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Government support called for as number of disposable vapes thrown away soars

September 9, 2023

Photo: iStock

Businesses sought urgent action from the government as a new study has revealed that the number of disposable single-use vapes thrown away has quadrupled in a year, from 1.3 million to nearly 5 million per week.

The research by non-profit Material Focus found that over 30 million single-use vapes are bought per month by UK adults (aged 16 and above), double compared to Material Focus research conducted of adults 18+ in 2022, but only 17 per cent of people who buy vapes say that they recycle single-use vapes in a shop or local recycling centre.

“Just because something is disposable, it doesn’t necessarily mean it can go in the bin,” Donald Macphail, chief operating officer, treatment at waste management company Veolia UK, said, commenting on the findings of the study.

“We need consumers to bring vapes and batteries back to designated return points so they can be safely treated and recycled to preserve the valuable lithium and plastic for new items. We also need vape producers to design vapes for recycling, they contain critical raw materials that we need for an electric future.”

Macphail added that the sector needs support from the government as the country is far from achieving the 55 per cent recycling target for vapes set by the Environment Agency.

“To increase this, we need to build a stronger policy and legislation position to encourage eco design and new recycling investment – and fast. We need to create a new individual EEE Product Category for vapes and ensure all manufacturers are signed up to the obligated producers list to properly implement the ‘producer pays’ model,” he said.

Leading public sector insurer Zurich Municipal has warned that hard-pressed council budgets are also being hit by the incorrect disposal of single use vapes.

“The alarming number of vapes thrown away every week in the UK isn’t just harming the environment – it’s hitting the public purse,” Alix Bedford, a risk expert at Zurich Municipal, said.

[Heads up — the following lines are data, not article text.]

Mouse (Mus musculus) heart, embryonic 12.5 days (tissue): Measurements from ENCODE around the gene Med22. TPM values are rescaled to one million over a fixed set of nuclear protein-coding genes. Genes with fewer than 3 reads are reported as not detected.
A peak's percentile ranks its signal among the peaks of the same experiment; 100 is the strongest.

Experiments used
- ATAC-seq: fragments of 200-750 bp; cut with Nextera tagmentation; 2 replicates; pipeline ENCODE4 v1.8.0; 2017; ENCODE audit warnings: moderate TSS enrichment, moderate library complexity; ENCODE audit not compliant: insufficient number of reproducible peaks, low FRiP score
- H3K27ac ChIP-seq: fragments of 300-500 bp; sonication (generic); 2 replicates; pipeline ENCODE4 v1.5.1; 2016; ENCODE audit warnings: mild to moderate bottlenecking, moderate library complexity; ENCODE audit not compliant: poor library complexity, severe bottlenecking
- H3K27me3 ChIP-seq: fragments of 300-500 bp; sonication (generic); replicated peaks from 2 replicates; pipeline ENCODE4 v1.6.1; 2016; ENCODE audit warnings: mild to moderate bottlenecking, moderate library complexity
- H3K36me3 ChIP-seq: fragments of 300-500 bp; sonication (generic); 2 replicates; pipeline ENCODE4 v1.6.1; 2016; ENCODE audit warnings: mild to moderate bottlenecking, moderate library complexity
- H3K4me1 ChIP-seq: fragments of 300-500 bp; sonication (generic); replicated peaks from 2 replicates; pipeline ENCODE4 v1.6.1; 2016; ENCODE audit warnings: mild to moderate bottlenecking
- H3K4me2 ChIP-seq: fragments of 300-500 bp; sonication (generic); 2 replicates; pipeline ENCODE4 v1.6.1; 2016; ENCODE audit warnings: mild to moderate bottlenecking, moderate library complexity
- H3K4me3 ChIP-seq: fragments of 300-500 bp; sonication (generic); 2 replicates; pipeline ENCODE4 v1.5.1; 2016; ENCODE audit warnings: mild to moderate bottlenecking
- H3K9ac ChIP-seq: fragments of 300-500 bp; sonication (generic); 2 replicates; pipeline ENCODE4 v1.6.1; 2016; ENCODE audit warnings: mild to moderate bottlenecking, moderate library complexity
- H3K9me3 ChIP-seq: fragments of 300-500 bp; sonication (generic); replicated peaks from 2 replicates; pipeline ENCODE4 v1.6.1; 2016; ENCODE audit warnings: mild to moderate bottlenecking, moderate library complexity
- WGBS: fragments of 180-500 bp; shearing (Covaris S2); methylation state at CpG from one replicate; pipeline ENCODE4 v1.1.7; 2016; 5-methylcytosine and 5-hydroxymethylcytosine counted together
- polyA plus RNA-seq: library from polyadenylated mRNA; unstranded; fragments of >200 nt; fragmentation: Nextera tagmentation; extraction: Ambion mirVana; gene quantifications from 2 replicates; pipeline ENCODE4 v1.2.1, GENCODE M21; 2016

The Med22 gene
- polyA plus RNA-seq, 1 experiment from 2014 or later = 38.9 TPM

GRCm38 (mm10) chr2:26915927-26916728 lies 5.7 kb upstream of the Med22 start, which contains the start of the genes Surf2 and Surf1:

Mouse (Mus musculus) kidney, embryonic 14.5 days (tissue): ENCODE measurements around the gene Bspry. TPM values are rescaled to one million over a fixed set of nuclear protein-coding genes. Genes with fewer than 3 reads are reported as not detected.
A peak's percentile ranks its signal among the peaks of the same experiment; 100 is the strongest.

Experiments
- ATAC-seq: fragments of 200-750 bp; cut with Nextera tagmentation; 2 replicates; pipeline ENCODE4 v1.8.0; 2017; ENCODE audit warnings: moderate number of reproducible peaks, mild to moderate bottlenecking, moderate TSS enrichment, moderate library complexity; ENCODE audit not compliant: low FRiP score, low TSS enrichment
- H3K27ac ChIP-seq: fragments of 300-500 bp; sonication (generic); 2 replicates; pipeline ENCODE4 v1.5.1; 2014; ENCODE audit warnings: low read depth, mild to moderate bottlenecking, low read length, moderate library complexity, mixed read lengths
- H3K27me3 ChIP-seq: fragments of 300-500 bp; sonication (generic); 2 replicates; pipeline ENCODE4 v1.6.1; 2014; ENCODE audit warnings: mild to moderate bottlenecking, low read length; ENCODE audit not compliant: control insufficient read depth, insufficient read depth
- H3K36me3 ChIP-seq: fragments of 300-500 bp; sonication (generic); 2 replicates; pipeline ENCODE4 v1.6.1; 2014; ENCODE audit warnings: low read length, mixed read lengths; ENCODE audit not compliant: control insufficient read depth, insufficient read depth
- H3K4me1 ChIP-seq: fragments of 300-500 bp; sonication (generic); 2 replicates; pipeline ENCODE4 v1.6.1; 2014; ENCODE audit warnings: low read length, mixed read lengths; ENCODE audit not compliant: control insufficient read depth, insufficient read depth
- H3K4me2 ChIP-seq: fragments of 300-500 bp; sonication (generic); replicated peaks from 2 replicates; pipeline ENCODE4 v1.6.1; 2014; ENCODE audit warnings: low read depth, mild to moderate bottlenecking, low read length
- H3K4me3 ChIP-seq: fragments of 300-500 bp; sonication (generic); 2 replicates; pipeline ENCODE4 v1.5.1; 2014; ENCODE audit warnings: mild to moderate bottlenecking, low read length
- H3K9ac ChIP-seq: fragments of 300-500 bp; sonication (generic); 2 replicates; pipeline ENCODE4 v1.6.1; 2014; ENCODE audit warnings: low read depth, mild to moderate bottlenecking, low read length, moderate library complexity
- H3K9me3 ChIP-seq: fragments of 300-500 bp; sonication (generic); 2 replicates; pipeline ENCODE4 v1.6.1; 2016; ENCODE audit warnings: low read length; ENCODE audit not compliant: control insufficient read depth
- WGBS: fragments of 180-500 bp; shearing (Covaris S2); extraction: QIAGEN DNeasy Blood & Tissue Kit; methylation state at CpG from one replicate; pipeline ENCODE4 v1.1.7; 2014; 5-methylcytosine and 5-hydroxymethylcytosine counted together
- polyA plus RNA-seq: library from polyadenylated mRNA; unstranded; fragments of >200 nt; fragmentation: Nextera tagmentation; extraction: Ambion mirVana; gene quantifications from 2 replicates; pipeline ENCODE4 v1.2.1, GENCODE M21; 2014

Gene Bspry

“Incorrectly disposed of vapes are sparking fires in council bin lorries and at waste processing sites, causing costly damage and disruption to waste management services, and putting workers’ lives at risk.”

Bedford called for the government to launch a national consumer campaign to raise awareness of the correct way to dispose of vapes, and other items powered by lithium batteries

“As the prevalence of lithium batteries grows, ministers should also explore a fully funded kerbside collection service for waste electricals, including vapes,” she added.

Freedom of Information data obtained by Zurich Municipal has shown that the number of bin lorries hit by blazes has leapt 62 per cent in the last two years. Fire crews in the UK were called to 125 fires in 2022, up from just 77 in 2020.

Alarmingly, the data shows house fires sparked by vapes have also more than doubled in two years from 59 in 2020 to 123 in 2022.

Research carried out by One Poll for Zurich Municipal in June has found that there is widespread consumer confusion over the correct way to dispose of spent vapes, with three out of four (72%) users unaware the devices cannot be binned in household waste or recycling.

Despite the potential fire hazards posed by vapes, three out of four (70%) users are unaware the devices contain lithium batteries.